The vast majority of us who use Tarot in our daily lives are no more evil than anyone else. We work jobs, raise families, and socialize with rest of community and do otherwise perfectly “normal” things. We don't all have big head dresses and speak in funny accents telling others we have mystical magical powers and can change lives, bring people lovers, or dole out winning lotto numbers. The charlatans who practice this kind of thing, and propagate these misconceptions aren't evil either, they are just plain greedy and eager to capitalize on pain and misunderstanding of others. I have seen just as much greed in many churches & temples, so i would advise people to not jump to conclusions, but to research and try to gain understanding into how this tool works before labeling it as anything.
The Chi of New Homes ... Feng Shui-ness and DestinyWritten by Edward B. Toupin
When my wife and I were searching for a new Las Vegas home in 2002, we wanted it to have a solid foundation based on Feng Shui principles. My wife researched essentials and we decided to build a home that met our needs and supported good Chi. The internal layout of furniture was a slow process because we want to ensure that everything "was energy (Chi) efficient". We even went so far as to pick a plot of land that had a curvy street in front and located on a hill with a view of a "city of money". With all of work we did in building structure and embellishing interior, house feels fantastic and energy feeds us and moves us forward!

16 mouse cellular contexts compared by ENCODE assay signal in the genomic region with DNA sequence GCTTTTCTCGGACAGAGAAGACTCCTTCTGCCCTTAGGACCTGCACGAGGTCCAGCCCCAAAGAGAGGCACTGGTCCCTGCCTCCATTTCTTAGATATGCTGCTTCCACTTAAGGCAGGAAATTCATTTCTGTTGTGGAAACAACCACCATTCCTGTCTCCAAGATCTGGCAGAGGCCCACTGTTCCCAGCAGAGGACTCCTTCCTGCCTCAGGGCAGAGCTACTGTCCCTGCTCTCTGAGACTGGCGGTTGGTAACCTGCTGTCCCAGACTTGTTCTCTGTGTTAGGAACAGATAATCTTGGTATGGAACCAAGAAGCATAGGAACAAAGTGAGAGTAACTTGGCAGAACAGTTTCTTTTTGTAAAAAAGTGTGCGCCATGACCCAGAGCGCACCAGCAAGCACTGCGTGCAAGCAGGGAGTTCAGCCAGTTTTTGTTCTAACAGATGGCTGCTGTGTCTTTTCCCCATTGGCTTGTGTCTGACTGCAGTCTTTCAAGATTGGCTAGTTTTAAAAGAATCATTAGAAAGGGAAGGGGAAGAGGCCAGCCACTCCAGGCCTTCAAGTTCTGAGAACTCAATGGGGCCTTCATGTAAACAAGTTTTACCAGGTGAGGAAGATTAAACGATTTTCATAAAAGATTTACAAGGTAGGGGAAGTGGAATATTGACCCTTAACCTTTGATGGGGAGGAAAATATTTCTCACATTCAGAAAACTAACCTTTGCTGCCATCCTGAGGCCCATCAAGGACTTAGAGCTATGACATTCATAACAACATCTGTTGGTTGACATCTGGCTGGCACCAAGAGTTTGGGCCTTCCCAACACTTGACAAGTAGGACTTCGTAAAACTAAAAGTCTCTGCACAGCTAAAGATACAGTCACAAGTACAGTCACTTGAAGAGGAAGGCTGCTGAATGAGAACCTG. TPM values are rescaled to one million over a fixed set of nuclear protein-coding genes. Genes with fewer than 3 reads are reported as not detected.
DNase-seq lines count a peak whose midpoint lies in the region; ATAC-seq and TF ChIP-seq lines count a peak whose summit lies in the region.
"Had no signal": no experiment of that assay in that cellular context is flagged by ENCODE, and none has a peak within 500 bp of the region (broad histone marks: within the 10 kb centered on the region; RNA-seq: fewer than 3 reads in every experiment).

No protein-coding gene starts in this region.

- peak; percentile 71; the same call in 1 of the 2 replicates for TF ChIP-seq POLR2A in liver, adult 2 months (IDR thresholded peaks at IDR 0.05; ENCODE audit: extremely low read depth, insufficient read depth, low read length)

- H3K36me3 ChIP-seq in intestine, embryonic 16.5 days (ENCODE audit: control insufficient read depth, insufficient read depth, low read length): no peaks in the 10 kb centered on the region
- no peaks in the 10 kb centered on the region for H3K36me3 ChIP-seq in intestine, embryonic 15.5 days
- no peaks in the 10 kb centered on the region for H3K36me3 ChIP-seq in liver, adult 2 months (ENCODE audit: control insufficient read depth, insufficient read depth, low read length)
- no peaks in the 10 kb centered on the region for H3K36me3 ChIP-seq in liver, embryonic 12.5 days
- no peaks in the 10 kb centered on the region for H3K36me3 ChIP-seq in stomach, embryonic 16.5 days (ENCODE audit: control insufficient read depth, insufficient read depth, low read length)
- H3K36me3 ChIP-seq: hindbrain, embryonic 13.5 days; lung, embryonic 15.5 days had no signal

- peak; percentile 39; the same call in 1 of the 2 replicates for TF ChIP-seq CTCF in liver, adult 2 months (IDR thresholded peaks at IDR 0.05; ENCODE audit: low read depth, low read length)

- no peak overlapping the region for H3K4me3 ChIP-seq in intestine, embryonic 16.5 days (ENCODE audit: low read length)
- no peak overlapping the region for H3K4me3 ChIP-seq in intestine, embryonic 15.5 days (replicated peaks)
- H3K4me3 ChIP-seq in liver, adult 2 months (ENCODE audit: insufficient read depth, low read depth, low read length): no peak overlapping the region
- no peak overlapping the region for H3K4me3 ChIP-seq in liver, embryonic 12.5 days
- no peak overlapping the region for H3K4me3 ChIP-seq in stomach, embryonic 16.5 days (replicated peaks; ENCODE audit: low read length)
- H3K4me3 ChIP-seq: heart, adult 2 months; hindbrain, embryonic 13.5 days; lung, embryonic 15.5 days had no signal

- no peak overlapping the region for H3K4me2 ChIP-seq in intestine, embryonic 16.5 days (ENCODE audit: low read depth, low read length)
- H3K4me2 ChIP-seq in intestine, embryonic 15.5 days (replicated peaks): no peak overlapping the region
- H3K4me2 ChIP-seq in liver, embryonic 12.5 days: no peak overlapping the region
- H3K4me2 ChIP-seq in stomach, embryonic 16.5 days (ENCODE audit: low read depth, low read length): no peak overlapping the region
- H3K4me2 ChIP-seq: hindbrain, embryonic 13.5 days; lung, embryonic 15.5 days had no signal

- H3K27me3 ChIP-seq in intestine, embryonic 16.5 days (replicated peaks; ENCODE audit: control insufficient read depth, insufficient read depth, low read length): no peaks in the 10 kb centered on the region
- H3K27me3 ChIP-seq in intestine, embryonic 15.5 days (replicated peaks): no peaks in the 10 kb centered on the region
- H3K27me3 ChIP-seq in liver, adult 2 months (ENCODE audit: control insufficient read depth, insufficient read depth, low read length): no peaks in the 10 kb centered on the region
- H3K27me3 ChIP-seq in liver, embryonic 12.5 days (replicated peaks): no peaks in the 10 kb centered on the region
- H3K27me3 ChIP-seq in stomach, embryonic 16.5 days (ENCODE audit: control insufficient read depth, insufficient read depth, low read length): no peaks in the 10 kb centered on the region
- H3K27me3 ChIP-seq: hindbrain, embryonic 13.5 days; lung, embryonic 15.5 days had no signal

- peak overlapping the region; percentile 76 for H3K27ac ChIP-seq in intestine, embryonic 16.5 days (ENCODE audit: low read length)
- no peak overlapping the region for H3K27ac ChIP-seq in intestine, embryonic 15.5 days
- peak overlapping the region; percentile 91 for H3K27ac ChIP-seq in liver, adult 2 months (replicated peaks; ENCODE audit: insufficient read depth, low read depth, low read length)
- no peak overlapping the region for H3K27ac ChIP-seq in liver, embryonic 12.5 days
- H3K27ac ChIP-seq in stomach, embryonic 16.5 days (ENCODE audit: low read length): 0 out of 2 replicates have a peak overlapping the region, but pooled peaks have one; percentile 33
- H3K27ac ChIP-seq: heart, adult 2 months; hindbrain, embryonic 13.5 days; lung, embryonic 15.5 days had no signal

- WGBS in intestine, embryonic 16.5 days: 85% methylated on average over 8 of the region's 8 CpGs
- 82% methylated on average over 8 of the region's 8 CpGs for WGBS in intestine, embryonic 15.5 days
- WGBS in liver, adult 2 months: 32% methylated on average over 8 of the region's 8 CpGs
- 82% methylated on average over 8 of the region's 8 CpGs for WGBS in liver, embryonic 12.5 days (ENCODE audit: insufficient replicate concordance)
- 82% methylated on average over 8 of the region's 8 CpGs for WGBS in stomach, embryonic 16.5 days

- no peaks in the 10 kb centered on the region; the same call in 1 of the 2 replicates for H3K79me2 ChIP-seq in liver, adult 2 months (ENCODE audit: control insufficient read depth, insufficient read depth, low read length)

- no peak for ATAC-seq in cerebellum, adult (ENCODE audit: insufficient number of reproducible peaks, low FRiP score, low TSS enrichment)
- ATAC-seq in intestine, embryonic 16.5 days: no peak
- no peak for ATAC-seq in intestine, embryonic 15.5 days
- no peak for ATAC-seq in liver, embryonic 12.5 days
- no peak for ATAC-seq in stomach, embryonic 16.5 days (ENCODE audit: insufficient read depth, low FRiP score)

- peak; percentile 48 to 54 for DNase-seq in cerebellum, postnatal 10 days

This positive experience tickled my curiosity and I decided to assemble some of our observations, based on our initial house hunting and, later, my interest and research. In Las Vegas area, I focused on Feng Shui "compatibility" based on empty new-builds. All of homes were built within last five years and were unoccupied. I acquired a few pictures and compared structures and placement of built-in components (i.e., doors, windows, and potential placement of furniture as necessitated by structure) to several books and resources I have available on Feng Shui. In end, I noticed some consistencies with regard to class of individual for which homes were built.
Since we are newbies to Feng Shui, I submitted research to a few Feng Shui experts to see if we were "in ballpark". Some of conclusions I came up with and discussed with these experts were:
* For homes within Upper class of society, structures were built to support power and money. * For homes within Upper-Middle class of society, structures were built to support employment and consumption. * For homes within Lower to Middle class of society, structures were built to support production. * For homes within Retirement class of society, structures were built to support endings and isolation from society (e.g., foot of bed facing an external door).